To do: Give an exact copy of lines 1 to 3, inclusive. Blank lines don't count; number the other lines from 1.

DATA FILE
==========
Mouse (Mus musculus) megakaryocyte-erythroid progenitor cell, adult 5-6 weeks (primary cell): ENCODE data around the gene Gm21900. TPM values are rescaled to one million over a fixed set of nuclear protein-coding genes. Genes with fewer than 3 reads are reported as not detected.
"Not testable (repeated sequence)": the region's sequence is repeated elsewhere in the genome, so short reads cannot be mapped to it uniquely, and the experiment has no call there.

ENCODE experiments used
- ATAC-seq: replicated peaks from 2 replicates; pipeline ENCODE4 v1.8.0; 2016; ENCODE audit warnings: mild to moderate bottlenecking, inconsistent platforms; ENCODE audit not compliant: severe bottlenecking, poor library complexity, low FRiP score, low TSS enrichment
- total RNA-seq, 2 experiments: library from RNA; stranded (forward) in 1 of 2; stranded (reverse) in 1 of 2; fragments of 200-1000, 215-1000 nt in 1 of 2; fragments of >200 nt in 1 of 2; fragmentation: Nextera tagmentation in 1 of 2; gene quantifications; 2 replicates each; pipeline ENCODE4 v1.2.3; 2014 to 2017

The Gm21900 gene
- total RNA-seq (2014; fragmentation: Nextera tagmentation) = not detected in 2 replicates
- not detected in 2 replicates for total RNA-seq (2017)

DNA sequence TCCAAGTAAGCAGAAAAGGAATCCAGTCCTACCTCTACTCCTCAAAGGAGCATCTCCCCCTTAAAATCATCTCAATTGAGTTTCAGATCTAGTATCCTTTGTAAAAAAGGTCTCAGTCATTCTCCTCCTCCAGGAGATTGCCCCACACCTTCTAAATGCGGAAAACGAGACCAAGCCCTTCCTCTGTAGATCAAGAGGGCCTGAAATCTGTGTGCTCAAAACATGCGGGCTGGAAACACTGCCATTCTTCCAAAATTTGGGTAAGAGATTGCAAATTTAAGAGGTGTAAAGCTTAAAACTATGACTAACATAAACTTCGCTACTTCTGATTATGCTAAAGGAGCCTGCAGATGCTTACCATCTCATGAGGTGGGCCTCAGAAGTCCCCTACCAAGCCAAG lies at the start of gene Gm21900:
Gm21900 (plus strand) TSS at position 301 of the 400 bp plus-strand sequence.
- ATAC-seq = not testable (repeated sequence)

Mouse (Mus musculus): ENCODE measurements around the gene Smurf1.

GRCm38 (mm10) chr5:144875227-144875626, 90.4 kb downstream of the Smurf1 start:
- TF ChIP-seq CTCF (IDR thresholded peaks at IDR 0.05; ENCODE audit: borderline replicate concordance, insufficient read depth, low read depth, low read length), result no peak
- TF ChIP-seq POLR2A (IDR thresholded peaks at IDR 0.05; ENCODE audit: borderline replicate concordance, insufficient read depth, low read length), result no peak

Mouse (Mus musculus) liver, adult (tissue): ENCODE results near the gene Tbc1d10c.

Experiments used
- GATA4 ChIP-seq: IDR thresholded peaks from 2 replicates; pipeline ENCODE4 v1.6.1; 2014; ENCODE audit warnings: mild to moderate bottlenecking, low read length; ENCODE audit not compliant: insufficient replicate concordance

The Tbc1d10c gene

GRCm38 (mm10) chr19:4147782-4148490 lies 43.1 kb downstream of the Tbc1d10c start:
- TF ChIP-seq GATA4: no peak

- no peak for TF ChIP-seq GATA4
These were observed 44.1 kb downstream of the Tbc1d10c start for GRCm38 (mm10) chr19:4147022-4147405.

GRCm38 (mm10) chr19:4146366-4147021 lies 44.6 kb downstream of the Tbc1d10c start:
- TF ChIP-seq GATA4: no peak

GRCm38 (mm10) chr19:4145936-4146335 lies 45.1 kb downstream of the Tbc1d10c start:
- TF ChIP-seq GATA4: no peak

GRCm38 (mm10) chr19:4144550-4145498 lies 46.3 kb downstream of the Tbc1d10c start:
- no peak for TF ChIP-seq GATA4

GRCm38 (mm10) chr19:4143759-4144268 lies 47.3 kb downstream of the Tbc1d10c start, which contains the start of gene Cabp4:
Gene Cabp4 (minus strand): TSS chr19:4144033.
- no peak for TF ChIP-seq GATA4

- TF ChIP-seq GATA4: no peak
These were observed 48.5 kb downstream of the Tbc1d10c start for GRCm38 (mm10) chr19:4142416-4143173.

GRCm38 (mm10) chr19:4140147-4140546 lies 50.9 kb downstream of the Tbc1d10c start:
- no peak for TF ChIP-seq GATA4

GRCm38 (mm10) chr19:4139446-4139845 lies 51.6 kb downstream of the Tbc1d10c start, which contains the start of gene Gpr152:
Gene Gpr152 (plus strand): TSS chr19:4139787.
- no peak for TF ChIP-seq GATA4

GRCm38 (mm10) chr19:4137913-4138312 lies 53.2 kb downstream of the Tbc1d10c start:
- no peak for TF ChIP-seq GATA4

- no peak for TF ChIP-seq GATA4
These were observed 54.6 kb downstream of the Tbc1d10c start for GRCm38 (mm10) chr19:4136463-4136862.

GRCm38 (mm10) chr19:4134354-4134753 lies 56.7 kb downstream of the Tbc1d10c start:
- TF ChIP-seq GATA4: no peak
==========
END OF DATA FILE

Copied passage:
Mouse (Mus musculus) megakaryocyte-erythroid progenitor cell, adult 5-6 weeks (primary cell): ENCODE data around the gene Gm21900. TPM values are rescaled to one million over a fixed set of nuclear protein-coding genes. Genes with fewer than 3 reads are reported as not detected.
"Not testable (repeated sequence)": the region's sequence is repeated elsewhere in the genome, so short reads cannot be mapped to it uniquely, and the experiment has no call there.

ENCODE experiments used